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Posted Sunday, October 10, 2010 7:33 AM
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I have 2 csv string a follows..

String1= ‘a,b,c,d’
String2=’apple,boy,college,dog’

I have to insert the table as
-------------------
index | Description
-------------------
a | Apple |
b | Boy |
c | college |
--------------------

Any help to achieve this?.... Thanx in advance
Post #1001808
Posted Sunday, October 10, 2010 9:04 AM


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There are multiple "split string" tvf functions you can find at SSC. Just use its search feature.

Just add an identity column to the result table and join on that.


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Post #1001816
Posted Sunday, October 10, 2010 1:50 PM


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Using the DelimitedSplit8K function, you would end up with:

DECLARE @String1 varchar(8000),
@String2 varchar(8000);

SET @String1 = 'a,b,c,d';
SET @String2 = 'apple,boy,college,dog';

SELECT a.Item, b.Item
FROM dbo.DelimitedSplit8K(@string1, ',') a
JOIN dbo.DelimitedSplit8K(@string2, ',') b
ON a.ItemNumber = b.ItemNumber;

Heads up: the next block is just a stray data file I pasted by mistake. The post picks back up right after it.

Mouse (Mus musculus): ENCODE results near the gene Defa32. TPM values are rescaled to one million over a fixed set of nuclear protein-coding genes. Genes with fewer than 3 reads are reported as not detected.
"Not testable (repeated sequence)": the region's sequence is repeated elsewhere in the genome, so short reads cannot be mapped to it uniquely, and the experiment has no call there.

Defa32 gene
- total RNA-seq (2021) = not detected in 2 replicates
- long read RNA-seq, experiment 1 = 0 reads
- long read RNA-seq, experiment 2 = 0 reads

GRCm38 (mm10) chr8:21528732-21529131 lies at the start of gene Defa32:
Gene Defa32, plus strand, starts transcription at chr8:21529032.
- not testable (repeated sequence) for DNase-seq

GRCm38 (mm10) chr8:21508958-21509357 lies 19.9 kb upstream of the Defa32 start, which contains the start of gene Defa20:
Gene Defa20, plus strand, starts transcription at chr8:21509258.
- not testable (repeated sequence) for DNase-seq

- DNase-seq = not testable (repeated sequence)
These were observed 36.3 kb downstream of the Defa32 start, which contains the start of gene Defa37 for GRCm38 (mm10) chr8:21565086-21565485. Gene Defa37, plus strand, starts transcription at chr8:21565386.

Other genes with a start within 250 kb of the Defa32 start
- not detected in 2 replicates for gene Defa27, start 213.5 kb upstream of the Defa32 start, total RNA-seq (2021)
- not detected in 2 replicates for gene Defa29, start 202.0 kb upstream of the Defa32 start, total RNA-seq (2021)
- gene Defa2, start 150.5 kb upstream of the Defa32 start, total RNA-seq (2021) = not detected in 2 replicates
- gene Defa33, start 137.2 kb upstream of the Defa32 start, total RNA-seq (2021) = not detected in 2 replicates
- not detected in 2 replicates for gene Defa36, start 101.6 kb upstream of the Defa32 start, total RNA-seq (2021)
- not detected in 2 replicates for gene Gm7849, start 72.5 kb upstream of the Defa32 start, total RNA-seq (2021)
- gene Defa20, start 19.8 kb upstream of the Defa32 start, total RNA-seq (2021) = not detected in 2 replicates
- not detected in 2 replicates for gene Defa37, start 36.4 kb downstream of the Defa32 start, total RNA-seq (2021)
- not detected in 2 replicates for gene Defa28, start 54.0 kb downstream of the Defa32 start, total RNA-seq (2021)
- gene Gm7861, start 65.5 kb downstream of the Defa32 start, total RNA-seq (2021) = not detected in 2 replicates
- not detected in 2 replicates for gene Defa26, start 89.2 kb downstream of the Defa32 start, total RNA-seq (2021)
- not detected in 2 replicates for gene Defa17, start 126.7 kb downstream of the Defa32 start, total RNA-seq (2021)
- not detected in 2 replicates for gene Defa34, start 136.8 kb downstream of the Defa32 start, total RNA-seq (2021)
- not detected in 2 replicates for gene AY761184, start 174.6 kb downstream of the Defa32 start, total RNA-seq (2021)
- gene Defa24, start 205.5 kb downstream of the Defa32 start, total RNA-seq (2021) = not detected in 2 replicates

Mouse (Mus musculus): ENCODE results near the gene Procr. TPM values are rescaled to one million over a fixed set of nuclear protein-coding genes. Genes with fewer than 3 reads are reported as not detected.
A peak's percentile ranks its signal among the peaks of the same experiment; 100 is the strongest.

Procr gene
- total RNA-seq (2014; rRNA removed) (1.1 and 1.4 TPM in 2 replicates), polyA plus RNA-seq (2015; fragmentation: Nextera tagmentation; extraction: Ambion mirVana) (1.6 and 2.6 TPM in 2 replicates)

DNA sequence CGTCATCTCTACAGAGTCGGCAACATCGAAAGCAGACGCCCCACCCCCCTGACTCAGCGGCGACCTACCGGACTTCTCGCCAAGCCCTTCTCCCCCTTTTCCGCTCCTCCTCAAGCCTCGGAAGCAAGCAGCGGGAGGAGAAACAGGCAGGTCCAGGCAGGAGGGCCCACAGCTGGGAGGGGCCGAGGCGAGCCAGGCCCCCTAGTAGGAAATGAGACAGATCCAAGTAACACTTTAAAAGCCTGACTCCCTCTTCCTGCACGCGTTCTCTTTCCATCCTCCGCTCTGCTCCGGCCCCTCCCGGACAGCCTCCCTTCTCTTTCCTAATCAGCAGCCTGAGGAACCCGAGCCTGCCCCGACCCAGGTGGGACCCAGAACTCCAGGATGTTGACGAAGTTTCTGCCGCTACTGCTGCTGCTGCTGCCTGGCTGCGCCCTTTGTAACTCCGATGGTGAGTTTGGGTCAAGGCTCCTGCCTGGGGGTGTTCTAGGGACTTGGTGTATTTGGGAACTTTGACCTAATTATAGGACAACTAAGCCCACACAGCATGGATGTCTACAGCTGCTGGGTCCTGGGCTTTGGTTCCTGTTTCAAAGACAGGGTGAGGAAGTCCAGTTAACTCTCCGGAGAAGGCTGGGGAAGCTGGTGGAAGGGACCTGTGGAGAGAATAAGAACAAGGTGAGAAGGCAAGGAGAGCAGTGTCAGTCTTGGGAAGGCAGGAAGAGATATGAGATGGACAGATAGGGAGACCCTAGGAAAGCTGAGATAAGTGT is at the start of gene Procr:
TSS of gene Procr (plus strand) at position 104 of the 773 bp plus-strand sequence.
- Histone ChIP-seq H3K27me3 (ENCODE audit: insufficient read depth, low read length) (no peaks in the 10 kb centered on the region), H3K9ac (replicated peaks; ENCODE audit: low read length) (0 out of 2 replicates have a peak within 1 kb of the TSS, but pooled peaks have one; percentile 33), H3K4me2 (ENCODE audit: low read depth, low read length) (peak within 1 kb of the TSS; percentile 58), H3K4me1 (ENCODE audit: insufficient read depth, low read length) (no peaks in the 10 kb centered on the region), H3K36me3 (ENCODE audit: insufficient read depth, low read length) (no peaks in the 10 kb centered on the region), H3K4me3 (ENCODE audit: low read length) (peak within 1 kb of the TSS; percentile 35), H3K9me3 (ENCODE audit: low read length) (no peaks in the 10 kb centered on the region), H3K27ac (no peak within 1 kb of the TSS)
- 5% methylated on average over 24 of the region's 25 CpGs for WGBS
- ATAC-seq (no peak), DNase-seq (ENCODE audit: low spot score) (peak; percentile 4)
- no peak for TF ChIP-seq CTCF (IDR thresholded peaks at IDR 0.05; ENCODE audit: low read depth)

Here is the latest version of the Delimited Split Function


Wayne
Microsoft Certified Master: SQL Server 2008
If you can't explain to another person how the code that you're copying from the internet works, then DON'T USE IT on a production system! After all, you will be the one supporting it!
Links: For better assistance in answering your questions, How to ask a question, Performance Problems, Common date/time routines,
CROSS-TABS and PIVOT tables Part 1 & Part 2, Using APPLY Part 1 & Part 2, Splitting Delimited Strings
Post #1001839
Posted Sunday, October 10, 2010 5:32 PM


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WayneS (10/10/2010)
Using the DelimitedSplit8K function, you would end up with:

DECLARE @String1 varchar(8000),
@String2 varchar(8000);

SET @String1 = 'a,b,c,d';
SET @String2 = 'apple,boy,college,dog';

SELECT a.Item, b.Item
FROM dbo.DelimitedSplit8K(@string1, ',') a
JOIN dbo.DelimitedSplit8K(@string2, ',') b
ON a.ItemNumber = b.ItemNumber;


Here is the latest version of the Delimited Split Function